New surveillance powers are typically framed using benevolent and/or patriotic languages. In the United States, we see the PATRIOT Act, the Stored Communications Act, and National Security Letters. Powers associated with this surveillance assemblage have been abused and people have been spied upon in violation of the law, bureaucratic procedure, and regardless of demonstrating real and present dangers. The UK has the Regulation of Investigatory Powers Act (RIPA), which significantly expanded the capabilities of police and intelligence to monitor citizens in previously illegal ways. This legislation is also used improperly, as revealed in the yearly reports from the Interception Commissioner. In Canada, the Canadian government has publicly stated its intention to press ahead and introduce its lawful access legislation despite concerns raised by the public, members of the advocacy and academic community, and the information and privacy commissioners of Canada. Here, we can also expect uses of lawful access powers to overstep stated intents and infringe on Canadians’ rights, intrude upon their privacy, and injure their dignity.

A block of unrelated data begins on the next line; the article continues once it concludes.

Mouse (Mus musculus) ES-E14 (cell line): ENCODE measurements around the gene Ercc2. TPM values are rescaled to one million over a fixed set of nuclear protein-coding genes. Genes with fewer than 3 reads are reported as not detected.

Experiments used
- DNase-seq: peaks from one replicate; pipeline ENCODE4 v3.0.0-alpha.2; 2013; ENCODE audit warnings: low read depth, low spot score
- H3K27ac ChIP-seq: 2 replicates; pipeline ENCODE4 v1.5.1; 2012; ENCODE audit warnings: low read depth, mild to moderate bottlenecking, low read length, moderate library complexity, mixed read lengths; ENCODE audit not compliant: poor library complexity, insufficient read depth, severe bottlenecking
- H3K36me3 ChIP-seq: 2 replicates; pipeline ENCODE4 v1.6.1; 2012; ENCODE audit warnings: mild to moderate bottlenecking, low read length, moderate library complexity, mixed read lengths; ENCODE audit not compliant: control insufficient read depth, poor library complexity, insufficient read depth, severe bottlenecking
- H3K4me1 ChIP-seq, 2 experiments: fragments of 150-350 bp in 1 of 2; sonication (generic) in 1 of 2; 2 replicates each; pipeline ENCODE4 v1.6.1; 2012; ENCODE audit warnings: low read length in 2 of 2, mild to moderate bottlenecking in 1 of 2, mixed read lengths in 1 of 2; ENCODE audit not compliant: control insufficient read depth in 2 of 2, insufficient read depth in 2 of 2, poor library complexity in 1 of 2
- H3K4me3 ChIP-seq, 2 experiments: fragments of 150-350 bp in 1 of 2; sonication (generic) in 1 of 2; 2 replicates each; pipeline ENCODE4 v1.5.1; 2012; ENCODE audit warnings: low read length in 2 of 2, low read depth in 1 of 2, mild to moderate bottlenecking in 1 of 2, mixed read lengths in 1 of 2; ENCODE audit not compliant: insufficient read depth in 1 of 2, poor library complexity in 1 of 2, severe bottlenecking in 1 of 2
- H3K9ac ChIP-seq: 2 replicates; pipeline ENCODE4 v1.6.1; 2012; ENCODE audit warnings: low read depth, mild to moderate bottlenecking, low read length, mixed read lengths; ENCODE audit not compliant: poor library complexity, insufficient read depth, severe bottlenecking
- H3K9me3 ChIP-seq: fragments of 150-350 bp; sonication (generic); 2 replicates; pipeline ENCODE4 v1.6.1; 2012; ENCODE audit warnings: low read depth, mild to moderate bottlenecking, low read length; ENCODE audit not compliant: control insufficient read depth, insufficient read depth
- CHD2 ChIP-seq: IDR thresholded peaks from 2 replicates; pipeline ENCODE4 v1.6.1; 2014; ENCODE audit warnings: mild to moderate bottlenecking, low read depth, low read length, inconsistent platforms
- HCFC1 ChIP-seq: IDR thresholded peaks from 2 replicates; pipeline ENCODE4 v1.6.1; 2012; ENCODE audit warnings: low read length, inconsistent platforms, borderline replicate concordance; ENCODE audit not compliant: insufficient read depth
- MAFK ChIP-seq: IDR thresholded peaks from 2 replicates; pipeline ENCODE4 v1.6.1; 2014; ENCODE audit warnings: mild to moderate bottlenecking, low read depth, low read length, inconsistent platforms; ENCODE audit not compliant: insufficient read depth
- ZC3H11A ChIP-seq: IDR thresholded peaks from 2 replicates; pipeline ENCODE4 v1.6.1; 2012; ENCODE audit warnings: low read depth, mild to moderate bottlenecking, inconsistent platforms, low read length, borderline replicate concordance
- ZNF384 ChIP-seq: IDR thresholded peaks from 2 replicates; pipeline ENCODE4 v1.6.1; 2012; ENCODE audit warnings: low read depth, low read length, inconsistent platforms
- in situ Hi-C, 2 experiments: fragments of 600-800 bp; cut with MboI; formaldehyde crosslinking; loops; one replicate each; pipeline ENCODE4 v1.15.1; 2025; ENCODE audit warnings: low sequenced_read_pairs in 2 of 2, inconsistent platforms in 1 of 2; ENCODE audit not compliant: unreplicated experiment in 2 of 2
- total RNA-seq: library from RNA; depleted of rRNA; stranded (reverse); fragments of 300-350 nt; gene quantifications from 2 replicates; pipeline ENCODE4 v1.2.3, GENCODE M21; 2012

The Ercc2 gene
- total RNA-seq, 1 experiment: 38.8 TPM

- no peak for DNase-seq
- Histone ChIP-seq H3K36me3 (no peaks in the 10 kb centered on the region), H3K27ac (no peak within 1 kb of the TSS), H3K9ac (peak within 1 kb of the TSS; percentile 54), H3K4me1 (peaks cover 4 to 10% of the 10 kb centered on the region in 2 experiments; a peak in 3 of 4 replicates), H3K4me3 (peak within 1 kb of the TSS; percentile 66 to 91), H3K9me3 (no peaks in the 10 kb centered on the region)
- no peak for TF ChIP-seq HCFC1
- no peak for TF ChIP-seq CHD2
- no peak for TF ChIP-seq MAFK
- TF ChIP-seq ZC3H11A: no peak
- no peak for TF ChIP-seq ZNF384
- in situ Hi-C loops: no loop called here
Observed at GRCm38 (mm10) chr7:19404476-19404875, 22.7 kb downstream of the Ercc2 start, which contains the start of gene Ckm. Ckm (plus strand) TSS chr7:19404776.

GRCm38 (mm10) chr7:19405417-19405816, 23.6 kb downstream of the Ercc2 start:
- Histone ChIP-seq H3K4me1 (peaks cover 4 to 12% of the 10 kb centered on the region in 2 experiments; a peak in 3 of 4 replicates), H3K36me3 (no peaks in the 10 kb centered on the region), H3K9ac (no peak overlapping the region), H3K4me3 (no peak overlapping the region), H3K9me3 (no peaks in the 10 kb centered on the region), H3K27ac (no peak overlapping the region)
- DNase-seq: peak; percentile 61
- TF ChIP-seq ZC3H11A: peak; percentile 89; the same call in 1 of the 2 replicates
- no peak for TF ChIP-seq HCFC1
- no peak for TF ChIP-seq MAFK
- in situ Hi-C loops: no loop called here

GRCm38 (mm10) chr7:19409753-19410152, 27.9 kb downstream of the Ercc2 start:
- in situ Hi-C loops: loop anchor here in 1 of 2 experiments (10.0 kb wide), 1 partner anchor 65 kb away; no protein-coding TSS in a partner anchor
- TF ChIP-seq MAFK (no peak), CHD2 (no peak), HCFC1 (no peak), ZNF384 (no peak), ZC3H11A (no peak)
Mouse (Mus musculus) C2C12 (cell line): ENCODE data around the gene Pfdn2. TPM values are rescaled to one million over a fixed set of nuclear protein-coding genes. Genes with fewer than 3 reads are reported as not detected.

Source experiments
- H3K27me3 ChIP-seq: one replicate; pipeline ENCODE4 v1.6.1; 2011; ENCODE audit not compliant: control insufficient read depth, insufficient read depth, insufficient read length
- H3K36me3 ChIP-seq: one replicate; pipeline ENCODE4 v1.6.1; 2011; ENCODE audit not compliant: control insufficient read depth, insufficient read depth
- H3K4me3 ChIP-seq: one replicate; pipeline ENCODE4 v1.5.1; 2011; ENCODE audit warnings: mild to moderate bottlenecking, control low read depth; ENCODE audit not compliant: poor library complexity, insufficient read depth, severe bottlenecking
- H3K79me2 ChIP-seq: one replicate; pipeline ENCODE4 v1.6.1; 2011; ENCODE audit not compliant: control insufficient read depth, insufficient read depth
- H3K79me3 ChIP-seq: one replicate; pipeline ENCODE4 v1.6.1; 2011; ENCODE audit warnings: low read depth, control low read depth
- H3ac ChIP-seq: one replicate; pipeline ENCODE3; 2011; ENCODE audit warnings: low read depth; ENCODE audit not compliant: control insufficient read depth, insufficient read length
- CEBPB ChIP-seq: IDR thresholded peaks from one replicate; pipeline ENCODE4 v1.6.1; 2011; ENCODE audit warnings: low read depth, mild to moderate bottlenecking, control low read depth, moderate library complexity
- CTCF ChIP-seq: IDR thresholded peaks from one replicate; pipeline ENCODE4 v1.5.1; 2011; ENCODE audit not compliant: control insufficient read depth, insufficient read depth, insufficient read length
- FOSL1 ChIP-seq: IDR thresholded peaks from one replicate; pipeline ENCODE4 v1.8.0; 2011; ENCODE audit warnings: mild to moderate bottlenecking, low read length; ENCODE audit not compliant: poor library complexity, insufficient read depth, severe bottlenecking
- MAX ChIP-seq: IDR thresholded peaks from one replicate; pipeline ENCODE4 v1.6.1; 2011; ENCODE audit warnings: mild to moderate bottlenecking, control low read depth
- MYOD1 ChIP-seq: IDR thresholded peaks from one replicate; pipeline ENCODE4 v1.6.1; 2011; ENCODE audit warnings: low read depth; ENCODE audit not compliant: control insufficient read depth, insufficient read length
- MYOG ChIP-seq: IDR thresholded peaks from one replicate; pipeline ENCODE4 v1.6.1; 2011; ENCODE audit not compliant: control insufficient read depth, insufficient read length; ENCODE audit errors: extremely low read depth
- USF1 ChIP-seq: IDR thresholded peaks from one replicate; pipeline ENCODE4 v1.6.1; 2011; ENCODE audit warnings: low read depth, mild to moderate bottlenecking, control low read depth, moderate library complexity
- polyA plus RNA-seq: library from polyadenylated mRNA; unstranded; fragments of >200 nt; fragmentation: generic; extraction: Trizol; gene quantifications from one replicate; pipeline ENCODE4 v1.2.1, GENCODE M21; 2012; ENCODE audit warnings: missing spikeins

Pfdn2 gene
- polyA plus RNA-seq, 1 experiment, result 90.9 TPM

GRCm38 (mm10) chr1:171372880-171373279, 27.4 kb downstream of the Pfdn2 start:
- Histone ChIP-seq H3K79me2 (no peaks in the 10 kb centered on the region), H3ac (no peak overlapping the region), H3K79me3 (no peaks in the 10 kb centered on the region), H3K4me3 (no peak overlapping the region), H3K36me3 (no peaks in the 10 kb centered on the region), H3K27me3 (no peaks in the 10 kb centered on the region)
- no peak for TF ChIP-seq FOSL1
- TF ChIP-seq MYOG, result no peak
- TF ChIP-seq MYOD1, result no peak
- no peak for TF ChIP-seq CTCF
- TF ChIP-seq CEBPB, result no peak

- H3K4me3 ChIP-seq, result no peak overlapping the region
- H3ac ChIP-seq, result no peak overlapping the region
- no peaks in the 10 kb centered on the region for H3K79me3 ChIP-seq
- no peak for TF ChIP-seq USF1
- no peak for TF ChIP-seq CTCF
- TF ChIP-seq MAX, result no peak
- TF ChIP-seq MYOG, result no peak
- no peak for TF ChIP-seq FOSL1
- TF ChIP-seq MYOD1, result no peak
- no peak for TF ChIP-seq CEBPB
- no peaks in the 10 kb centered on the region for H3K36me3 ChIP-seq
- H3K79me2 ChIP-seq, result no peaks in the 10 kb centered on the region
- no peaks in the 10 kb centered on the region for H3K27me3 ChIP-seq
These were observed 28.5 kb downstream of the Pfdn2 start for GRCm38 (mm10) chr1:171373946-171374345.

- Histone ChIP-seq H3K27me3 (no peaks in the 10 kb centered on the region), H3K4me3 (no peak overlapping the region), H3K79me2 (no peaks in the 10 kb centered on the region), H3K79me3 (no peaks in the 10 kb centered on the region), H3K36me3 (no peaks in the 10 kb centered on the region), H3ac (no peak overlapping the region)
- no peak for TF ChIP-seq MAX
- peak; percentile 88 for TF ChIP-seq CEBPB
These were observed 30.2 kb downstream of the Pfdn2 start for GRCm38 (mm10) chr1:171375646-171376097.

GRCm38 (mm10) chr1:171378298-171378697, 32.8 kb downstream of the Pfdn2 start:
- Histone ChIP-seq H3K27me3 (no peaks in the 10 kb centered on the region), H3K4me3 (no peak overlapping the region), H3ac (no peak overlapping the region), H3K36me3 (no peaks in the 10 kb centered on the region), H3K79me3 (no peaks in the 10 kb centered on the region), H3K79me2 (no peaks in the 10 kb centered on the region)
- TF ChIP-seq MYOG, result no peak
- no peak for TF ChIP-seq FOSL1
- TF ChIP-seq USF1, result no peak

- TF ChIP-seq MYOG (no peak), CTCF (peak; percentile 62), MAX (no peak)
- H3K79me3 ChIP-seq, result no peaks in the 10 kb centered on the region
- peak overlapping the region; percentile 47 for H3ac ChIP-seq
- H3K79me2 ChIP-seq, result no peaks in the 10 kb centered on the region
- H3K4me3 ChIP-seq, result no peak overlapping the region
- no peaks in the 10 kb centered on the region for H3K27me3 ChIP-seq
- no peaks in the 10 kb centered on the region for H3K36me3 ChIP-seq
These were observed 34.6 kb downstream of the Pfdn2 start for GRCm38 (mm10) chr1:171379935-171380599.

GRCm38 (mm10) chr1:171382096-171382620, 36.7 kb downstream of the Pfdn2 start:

Over the past months I’ve been actively involved in working with, and talking to, other parties about lawful access legislation. This has included speaking with members of the media, publishing an op-ed, and conducting various private discussions with stakeholders around Canada who are concerned about what this legislation may (and may not) mean. Today, in the interests of making public some of the topics of these discussions, I want to address a few things. First, I quickly summarize key elements of the lawful access legislation. Next, I note some of the potentials for how lawful access powers will likely be used. None of the potentials that I identify depend on ‘next generation’ technologies or data management/mining procedures: only technologies that exist and are in operation today are used as mini-cases. None of the cases that I outline offer significant insight into the operational working of stakeholders I’ve spoken with that can’t be reproduced from public research and records. I conclude by questioning the actual need for the expanded powers.